Katherine South Primary School students will put their feet first, and journey towards a healthier future by participating in the 20th anniversary of National Walk Safely to School Day, tomorrow.
The annual event raises awareness of the health, road safety, transport and environmental benefits of regular walking, especially to and from school.
The school's business manager Jacqui Paull said she is hoping the event will encourage students to build walking into their daily routine.
"The whole school will be meeting at 7.30am tomorrow at Ryan Park, to walk to school.
"Parents, teachers and students get involved every year, and it helps to get kids thinking about road safety and their health."
Ms Paull said the physical exercise payed off later in the classroom, with children often able to concentrate longer on tasks.
According to Sport Australia CEO Kate Palmer, Australian kids need to do more to help "super-charge their health, wellbeing and learning".
"Let's not hide from the fact Australia has an inactivity crisis, so it's vital for the health and future of our nation that we help our children find any opportunities to be more active," Ms Palmer said.
"Data shows 81 per cent of children are not achieving the recommended physical activity guideline of one hour a day. A quarter of Australian children are obese and it will only get worse if we don't intervene now.
"Walking is a simple, accessible and effective way to get children active, but also to help super-charge their learning. It's well researched that sport and physical activity play a positive role in children's educational achievement, helping improve their cognitive development and attention at school."
Physical inactivity is a major risk factor for many chronic diseases, including mental illness, heart disease, diabetes and cancer, chairman and CEO of the Pedestrian Council of Australia, Harold Scruby, said.
"Primary school aged children across Australia - it's time to get walking. One in four children in Australia is overweight or obese, and it is expected that numbers will reach one in three by next year," he said.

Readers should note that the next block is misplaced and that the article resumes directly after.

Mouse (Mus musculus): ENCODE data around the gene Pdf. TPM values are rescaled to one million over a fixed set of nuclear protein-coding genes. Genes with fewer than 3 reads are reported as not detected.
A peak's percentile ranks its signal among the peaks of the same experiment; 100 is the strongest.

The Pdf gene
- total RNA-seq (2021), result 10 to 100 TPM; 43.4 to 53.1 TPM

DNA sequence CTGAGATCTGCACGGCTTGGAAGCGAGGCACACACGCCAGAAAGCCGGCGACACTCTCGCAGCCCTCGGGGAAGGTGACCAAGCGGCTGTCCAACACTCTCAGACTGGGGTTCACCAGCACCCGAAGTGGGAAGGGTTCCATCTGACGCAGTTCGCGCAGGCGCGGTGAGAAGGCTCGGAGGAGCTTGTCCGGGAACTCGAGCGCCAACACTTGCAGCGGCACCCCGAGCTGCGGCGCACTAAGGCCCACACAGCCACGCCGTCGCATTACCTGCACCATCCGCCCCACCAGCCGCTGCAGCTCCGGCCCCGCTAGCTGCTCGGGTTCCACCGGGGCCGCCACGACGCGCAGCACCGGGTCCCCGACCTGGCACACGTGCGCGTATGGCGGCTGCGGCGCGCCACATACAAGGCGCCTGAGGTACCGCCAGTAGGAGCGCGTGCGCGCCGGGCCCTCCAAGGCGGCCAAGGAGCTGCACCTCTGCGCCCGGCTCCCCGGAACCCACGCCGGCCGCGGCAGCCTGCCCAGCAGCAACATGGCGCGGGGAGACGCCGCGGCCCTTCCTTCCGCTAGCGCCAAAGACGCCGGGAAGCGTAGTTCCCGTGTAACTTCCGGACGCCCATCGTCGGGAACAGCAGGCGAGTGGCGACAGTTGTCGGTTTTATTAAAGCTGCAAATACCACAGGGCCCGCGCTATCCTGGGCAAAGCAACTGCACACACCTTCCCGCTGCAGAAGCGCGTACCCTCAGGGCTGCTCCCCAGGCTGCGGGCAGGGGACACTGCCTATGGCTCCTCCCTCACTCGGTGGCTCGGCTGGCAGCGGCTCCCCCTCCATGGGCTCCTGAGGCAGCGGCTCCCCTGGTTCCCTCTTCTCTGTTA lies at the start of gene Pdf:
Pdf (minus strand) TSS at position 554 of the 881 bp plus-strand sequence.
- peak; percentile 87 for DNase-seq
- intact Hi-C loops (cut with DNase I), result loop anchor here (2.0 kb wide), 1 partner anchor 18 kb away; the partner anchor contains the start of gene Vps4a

"We really need teachers, parents, carers and the community at large to get behind this event and its objectives, the best exercise for all of us is regular walking.
"Children require at least 60 minutes of huff and puff physical activity every day. We should encourage them to include walking at the beginning, during and end of each day.
"If you can't walk all the way, use public transport and get off the bus, train, tram or ferry a few stops earlier and walk the rest of the way to school."
National Walk Safely to School Day also encourages parents and carers to walk more - reducing traffic congestion and car-dependency.
"The event is also about spreading the vitally important road safety message: until they are 10, children must always hold the hand of an adult when crossing the road," Mr Scruby said.
Ms Palmer is encouraging parents and carers to use National Walk Safely to School Day as an exercise to kick-start healthy habits in families.
"Every parent encourages their children to take their first step, let's keep that encouragement going as they continue to grow-up. Maybe consider walking to school together when you can.
"Escape the chaotic school drop-offs and spend some quality time walking with your kids or grandkids to and from school, or park the car a few blocks away and walk part of the way. It's good for children, parents and the environment."
"It iscritical that we keep growing sport and physical activity in schools too".
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